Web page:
My Beloved World, by Sonia Sotomayor

Nine stars

As the biography journey begins its final days, I returned to yet another female Justice of the US Supreme Court. I sought not only to learn about a strong woman, but also one who will lay out a strong memoir to shape her rise to judicial prominence. While some will remember my reviews of pieces by Justices Sandra Day O’Connor and Ruth Bader Ginsburg during this biography binge, they proved highly informative, but lacked a true chronological build-up and left me wanting more. Justice Sonia Sotomayor has written a strong historical piece that does what I have been seeking all along, tapping into her youth and the hurdles she faced growing up, both proving to be highly useful for the reader to better understand the woman who currently sits on the Court. With a strong pre-judicial focus, the biography presents her arguments in a clear fashion that the curious reader may find useful to better understand Sonia Sotomayor as a woman and a legal heavyweight alike.

Born in the South Bronx, Sotomayor opens by tackling two major struggles she faced as a young girl, a diagnosis of Type 1 (juvenile) diabetes and a less that calm home life. Her close-knit family showered her with love, even when money was scarce, but an alcoholic father added strain to an already troublesome home. Her Catholic school upbringing brought the fear of God and the nuns into the early narrative, peppered with Sotomayor’s passion to learn, an obvious escape from the fighting at home. It was only when she reached high school that Sotomayor found her niche through a teacher that took an academic interest in her. This scholastic passion grew as Sotomayor gained admission into Princeton and eventually Yale Law School, where she continued to excel. These were the early 1970s and affirmative action was being bandied around Admission Offices across universities. Sotomayor addresses this, but makes a strong argument that her grades propelled her, even if certain doors may have been left open a crack. Of particular interest, Sotomayor seems never too have forgotten her roots, even during her Ivy League education. Her continued success baffled her at times, though she never forgot from whence she came, reminding the reader of her extended family and treks back to the Bronx whenever she could. Sotomayor also talks about a Hispanic Civil Rights Movement and how universities were a hotbed to begin cultivating new and exciting opportunities to foster respect for her cultural roots, first within academic circles and then at a government level. After graduation, Sotomayor began a new round of struggles and adventures as she had to make a career out of her extensive education. She turned to life as a trial lawyer, where she was able to prosecute criminals of all types, but also had epiphanies about the disparities of the legal system as a whole. Sotomayor used this as another building block in her creation of a legal and judicial foundation, striving to bring balance to a jaded and money-fuelled system. Tackling many cases, Sotomayor had a larger goal, to reach the bench and chose to enrich her life in private practice, where she might be able to hone some of her strong civil law skills. Many saw great possibilities for Sotomayor, pushing her towards applying for consideration of the Senate’s Judiciary Committee for a Federal District Court post. In the waning chapters, Sotomayor offers the reader some of the process involved therein and quickly ties up her narrative soon after her appointment. A strong first piece in a well-grounded memoir, Sotomayor is sure to garner much interest by any who take the time to read what she has to offer.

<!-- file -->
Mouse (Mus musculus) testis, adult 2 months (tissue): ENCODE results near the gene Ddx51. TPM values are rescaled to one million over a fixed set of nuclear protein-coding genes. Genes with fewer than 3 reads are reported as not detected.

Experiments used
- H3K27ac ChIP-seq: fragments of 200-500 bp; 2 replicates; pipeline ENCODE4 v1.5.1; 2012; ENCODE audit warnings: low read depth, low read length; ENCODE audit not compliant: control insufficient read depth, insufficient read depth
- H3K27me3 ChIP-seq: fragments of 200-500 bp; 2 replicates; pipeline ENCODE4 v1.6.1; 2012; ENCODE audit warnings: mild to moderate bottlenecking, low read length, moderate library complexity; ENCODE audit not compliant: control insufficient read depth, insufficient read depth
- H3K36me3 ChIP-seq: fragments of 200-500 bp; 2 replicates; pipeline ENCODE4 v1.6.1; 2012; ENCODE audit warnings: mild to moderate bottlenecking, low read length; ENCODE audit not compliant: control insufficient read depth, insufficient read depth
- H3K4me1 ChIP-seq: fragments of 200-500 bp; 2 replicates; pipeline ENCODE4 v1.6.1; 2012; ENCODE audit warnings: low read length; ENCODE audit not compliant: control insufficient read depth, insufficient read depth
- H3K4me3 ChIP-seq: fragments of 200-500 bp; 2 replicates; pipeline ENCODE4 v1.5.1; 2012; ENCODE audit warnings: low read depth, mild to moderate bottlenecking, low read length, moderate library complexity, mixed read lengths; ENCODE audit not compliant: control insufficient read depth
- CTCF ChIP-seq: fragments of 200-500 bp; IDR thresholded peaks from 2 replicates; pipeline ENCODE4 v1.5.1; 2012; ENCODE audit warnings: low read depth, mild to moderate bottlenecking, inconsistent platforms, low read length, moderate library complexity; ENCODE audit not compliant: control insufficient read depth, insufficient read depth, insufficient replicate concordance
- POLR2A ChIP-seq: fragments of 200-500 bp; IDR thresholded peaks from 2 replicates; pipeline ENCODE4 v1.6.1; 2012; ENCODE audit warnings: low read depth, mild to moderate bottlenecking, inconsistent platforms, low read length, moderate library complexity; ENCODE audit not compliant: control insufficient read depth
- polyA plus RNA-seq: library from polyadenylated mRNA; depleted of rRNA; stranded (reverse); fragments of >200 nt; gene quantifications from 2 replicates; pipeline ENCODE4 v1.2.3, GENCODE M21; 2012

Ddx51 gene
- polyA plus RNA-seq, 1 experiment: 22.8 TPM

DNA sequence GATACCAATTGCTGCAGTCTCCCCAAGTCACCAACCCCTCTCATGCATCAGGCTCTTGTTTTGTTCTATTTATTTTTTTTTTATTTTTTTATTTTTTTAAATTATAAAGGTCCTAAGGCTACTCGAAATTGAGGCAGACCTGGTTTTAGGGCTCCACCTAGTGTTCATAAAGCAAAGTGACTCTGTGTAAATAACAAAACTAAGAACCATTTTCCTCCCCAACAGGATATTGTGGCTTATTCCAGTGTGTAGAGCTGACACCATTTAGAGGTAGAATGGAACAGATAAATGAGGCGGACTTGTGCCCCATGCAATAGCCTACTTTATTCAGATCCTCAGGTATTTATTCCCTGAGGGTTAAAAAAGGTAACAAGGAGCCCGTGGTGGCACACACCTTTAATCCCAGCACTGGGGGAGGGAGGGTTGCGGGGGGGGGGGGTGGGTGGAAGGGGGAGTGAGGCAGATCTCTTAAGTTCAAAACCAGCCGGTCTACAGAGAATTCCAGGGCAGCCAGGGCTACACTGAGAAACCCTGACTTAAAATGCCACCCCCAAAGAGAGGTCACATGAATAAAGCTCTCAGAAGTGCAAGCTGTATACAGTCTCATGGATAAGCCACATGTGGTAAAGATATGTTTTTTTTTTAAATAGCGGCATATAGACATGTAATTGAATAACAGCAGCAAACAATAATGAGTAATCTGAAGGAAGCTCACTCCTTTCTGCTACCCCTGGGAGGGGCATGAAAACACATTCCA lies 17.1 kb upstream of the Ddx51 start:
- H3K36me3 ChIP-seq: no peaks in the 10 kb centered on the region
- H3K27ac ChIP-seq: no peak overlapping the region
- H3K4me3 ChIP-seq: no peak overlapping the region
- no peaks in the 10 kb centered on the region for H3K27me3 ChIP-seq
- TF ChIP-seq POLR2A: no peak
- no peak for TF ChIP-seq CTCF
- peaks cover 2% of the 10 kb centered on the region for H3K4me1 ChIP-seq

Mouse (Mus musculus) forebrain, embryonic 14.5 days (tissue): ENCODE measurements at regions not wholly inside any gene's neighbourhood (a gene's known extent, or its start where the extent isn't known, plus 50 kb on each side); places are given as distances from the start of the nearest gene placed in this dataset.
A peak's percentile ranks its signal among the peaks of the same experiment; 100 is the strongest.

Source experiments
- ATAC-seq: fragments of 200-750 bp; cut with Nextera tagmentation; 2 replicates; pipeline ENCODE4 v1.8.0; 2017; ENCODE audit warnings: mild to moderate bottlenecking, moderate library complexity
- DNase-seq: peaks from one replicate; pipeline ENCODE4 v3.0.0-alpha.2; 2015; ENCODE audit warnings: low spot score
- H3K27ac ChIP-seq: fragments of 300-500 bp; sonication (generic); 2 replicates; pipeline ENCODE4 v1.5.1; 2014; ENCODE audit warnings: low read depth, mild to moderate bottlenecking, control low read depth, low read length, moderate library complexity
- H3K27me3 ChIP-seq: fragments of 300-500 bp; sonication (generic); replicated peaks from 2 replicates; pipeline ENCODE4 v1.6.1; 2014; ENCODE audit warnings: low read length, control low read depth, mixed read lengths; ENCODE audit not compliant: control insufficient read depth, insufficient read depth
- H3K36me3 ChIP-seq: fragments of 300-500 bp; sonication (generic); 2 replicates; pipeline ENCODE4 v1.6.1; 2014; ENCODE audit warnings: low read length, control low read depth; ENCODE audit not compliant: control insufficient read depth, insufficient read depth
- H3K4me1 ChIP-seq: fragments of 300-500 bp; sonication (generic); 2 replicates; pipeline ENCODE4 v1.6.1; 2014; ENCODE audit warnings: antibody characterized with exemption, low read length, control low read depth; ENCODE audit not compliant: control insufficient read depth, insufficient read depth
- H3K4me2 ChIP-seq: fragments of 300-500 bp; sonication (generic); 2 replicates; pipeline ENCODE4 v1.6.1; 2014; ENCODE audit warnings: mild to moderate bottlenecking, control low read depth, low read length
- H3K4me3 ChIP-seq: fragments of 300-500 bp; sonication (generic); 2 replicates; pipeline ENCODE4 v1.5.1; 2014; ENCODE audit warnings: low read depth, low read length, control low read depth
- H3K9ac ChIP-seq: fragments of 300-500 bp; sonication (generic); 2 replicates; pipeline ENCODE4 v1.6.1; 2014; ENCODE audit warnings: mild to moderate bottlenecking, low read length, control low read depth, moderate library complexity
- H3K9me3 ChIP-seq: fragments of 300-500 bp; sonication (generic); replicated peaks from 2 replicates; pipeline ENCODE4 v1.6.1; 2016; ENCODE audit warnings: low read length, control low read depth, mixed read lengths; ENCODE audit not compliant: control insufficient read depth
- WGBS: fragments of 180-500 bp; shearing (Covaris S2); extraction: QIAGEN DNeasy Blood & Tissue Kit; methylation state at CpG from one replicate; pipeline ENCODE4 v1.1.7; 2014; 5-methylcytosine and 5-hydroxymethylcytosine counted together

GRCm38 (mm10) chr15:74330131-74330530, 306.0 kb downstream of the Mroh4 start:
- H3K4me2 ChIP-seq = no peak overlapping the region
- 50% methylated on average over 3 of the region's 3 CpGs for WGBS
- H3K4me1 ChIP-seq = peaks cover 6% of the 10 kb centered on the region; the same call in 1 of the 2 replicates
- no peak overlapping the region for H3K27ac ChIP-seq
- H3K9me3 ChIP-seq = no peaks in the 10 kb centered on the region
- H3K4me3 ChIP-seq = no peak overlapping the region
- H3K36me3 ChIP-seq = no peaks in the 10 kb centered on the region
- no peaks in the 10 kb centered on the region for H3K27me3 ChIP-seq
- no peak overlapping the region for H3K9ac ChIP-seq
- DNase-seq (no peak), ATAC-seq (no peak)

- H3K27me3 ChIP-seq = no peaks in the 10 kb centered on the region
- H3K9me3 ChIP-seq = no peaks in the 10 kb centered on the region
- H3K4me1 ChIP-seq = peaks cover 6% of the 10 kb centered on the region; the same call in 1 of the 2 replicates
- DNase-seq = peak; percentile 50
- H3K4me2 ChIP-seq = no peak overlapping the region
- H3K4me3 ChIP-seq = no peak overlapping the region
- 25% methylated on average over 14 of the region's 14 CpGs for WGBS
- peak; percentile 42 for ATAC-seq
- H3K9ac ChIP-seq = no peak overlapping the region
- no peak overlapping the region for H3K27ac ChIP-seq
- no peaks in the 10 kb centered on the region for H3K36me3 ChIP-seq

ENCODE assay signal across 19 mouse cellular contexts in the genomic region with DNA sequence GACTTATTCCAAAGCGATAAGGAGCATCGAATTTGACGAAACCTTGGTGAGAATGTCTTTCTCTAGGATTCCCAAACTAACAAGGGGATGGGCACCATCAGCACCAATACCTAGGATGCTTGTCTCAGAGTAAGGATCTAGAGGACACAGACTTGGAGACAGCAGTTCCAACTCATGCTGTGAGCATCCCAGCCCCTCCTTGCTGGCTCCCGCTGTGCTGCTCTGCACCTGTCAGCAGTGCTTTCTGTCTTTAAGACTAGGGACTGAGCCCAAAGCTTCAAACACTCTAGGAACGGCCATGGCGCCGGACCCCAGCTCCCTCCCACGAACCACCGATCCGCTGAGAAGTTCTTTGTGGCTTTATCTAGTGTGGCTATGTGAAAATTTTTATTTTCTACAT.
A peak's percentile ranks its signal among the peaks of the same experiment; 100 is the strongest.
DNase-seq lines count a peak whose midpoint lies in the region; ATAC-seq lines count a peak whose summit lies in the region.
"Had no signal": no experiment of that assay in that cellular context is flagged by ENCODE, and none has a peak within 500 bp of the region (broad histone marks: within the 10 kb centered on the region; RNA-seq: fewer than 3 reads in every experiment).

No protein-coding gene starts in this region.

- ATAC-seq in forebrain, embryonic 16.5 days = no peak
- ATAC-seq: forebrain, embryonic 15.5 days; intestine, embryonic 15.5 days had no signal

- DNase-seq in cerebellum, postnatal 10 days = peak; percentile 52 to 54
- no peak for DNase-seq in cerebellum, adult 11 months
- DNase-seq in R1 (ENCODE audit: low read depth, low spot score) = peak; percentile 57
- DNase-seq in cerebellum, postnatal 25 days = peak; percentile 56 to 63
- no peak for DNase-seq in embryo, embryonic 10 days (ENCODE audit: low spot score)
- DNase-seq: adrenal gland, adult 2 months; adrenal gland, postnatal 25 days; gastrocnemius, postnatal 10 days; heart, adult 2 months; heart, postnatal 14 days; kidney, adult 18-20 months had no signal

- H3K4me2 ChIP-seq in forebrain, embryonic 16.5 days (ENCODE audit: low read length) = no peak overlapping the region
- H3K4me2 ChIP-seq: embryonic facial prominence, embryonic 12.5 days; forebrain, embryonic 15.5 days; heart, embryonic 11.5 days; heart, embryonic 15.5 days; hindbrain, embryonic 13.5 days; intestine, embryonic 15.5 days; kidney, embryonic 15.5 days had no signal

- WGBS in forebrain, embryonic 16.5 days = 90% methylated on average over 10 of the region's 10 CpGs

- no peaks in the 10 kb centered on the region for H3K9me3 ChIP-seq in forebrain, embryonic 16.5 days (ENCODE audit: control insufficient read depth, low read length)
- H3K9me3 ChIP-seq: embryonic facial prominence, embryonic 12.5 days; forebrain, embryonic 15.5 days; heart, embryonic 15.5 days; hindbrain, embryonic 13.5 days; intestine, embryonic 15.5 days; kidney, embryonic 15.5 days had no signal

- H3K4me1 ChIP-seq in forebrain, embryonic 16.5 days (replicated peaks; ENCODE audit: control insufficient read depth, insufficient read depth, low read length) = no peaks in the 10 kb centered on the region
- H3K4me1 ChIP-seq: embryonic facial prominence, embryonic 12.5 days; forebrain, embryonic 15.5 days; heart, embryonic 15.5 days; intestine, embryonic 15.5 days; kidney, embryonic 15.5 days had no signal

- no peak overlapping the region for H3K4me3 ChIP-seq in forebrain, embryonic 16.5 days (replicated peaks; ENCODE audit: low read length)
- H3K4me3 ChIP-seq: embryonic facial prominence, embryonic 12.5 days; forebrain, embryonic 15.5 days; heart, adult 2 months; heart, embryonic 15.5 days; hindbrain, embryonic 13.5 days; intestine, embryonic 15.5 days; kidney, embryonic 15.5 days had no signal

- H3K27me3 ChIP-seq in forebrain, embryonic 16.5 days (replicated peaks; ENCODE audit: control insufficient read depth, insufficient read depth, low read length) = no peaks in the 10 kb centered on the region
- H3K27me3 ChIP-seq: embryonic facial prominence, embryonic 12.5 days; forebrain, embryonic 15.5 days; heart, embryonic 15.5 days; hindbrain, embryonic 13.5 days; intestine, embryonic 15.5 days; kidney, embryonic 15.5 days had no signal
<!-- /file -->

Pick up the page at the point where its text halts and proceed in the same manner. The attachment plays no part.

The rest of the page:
Sotomayor provides a strong foundation for the reader in this memoir, by pulling on her upbringing, education, and personal struggles. The narrative is not only clear and concise, but flavoured with the power of hindsight and recollection, synthesising events and ideas that might have been lost at the time of their emergence. Presenting herself humbly, Sotomayor allows the reader to judge for themselves as to what they think about this most accomplished woman. While I would have liked a section dedicated to her ongoing judicial work, Sotomayor admits in the forward that this would not be included. One can speculate that she wanted to remain impartial while sitting on the bench, but leaving the reader to wonder what might be in store in the second half of this telling memoir. Honest and told from the heart without turning into a tell-all, Sotomayor invites the reader into some of her most personal struggles, while staying true to all those who have helped her along the way. Truly a woman of much power who has seen much in her life, Sonia Sotomayor is a role model for many who know the power of determination.

Kudos, Justice Sotomayor for sharing so much about yourself. I came into this with such little knowledge about you and the life you led, but leave with much respect and a list of questions.

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